Tom Banse

Tom Banse covers business, environment, public policy, human interest and national news across the Northwest. He reports from well known and out–of–the–way places in the region where important, amusing, touching, or outrageous events are unfolding. Tom's stories can be heard during "Morning Edition," "Weekday," and "All Things Considered" on NPR stations in Washington, Oregon, and Idaho.

Before taking his current beat, Tom covered state government and the Washington Legislature for 12 years. During the early 1990s, he worked in the Seattle bureau of United Press International. He got his start in radio at WCAL–FM, a public station in southern Minnesota. Reared in Seattle, Tom graduated from Carleton College in Northfield, Minnesota with a degree in American Studies. In 1996, he spent two months reporting from Bonn and Berlin, Germany on an Arthur F. Burns Fellowship. In 1999, he traversed the globe to cover the Pacific Rim (Korea, Singapore, Indonesia, Japan) on a Jefferson Fellowship.

When not sifting through press releases, listening to lobbyists, or driving lonely highways, Tom enjoys exploring the Olympic Peninsula backcountry and cooking dinner with his wife and friends. Tom's secret ambition is to take six months off work and travel to a faraway place where there are no radios.

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NPR Story
3:57 pm
Mon October 20, 2014

Unusually Mild Start To Autumn Across Northwest

This graphic shows the temperature departure from average for the past 30 days.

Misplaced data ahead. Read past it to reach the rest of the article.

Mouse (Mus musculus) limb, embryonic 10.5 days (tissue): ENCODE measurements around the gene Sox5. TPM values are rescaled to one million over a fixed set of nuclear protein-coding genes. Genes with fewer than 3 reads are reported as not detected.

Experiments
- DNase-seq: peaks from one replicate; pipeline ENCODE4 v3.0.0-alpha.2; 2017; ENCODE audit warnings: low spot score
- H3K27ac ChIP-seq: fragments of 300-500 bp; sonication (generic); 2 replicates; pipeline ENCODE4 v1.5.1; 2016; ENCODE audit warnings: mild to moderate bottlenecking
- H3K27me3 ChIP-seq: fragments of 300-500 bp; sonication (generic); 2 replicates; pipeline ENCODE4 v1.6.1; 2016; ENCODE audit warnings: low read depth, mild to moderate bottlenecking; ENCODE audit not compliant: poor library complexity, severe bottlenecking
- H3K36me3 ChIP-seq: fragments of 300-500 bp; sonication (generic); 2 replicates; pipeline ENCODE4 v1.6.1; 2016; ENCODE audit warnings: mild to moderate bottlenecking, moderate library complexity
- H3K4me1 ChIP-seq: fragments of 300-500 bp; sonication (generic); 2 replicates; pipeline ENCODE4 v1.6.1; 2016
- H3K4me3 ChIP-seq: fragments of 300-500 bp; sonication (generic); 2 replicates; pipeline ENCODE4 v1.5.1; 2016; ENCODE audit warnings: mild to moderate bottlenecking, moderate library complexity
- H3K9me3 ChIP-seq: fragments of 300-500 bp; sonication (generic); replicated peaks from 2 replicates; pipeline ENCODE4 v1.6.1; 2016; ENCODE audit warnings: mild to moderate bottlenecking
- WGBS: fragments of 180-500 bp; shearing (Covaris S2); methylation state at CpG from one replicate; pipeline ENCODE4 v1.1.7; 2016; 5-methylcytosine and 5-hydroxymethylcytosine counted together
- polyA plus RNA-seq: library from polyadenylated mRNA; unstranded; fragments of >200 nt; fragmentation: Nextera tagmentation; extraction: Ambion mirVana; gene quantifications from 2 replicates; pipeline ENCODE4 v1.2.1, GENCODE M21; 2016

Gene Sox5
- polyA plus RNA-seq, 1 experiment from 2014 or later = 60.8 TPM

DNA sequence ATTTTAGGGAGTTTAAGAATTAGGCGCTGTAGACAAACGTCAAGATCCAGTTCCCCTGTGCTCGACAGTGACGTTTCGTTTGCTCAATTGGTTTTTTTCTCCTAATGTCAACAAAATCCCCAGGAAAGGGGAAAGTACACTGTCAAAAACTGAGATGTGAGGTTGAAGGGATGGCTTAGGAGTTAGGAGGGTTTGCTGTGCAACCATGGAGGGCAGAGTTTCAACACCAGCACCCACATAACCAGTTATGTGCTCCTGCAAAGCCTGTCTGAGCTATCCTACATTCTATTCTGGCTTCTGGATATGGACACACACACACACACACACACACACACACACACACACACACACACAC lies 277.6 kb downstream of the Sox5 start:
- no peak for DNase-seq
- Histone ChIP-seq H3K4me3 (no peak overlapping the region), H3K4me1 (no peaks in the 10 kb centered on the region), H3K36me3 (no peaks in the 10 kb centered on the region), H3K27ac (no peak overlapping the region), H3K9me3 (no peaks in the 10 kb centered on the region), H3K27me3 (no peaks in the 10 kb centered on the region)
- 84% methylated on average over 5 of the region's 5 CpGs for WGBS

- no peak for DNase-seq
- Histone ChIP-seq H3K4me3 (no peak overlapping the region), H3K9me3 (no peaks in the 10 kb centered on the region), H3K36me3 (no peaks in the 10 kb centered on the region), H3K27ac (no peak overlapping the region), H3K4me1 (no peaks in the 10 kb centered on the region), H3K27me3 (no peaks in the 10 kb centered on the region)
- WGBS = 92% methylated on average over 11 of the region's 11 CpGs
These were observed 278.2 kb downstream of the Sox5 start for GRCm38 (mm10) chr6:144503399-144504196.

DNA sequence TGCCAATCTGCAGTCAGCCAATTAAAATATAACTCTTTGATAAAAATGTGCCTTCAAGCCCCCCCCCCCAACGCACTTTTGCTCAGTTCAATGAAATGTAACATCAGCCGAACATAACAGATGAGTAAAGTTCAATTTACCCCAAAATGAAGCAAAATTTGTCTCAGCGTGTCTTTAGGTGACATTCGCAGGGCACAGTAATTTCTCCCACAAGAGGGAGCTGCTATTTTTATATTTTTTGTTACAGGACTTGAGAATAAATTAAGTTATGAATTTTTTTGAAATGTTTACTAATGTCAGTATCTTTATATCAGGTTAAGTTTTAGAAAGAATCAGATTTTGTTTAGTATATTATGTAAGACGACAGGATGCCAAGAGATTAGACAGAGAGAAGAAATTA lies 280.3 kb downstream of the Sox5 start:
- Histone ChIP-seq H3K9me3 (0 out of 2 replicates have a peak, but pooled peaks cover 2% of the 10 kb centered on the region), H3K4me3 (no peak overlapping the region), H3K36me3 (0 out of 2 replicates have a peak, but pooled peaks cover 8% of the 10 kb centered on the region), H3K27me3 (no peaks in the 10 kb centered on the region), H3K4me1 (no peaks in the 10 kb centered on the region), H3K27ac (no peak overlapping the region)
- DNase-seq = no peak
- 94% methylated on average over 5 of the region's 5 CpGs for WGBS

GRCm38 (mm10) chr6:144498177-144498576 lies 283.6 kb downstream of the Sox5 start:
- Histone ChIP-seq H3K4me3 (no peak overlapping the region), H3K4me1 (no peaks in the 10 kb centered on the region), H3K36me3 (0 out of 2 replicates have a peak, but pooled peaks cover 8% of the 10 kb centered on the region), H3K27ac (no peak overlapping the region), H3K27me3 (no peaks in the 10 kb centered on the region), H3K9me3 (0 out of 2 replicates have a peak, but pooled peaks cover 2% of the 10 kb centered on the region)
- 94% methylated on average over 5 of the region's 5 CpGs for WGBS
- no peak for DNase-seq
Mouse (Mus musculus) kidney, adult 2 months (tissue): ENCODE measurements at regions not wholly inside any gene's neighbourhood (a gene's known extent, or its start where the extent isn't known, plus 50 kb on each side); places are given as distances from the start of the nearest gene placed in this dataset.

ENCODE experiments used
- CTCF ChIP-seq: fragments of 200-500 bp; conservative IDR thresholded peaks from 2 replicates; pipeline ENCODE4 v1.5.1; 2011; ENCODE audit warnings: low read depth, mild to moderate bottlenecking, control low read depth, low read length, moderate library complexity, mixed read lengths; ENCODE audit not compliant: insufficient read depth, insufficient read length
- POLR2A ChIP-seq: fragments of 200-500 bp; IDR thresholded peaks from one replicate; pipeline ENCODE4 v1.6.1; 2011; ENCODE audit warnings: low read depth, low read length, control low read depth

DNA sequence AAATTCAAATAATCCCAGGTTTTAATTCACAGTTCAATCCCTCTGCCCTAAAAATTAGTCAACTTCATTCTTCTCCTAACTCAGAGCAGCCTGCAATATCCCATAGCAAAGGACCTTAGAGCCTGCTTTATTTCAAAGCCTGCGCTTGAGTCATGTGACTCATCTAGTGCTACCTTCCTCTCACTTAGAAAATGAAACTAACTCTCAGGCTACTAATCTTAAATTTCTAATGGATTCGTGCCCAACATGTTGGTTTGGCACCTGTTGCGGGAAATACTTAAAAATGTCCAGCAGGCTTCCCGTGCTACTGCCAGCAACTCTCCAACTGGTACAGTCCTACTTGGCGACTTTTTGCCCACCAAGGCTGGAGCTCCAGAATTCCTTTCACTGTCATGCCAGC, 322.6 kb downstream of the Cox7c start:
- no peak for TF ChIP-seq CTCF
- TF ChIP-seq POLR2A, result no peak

Originally published on Tue October 21, 2014 9:54 am

From a temperature standpoint, autumn is off to an unusually mild start across the Northwest.

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NPR Story
4:37 pm
Fri October 17, 2014

Long-Range Forecast Calls For Warmer, Drier Winter

The long-range weather outlook from the Climate Prediction Center gives high probabilities for a warmer and drier than average winter across the Northwest.

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NPR Story
10:32 am
Fri October 17, 2014

Chilly Water No Deterrent To Growing Numbers Of 'Wild Swimmers'

Swimmers enter the water for a mid-October, one mile "excursion" at Alki Beach in Seattle.

Originally published on Fri October 17, 2014 11:22 am

More swimmers in the Northwest are trading the comfort of the pool for a workout in open water.

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NPR Story
4:19 pm
Wed October 15, 2014

Job Growth Stalls In Washington And Oregon During September

The unemployment rate in Washington rose one-tenth of a point to 5.7 percent in September.

Job growth stalled during September in Oregon and Washington according to new numbers from the respective state employment departments.

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NPR Story
5:20 pm
Mon October 13, 2014

Washington State Police Push Back Against Limits On Drones

File photo of a drone hovering over a park in Wilsonville, Oregon.

Law enforcement groups in Washington state are pushing back against possible limits on police use of drones. That happened as a task force convened by Governor Jay Inslee wrestled some more Monday about how to regulate small unmanned aircraft.

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Environment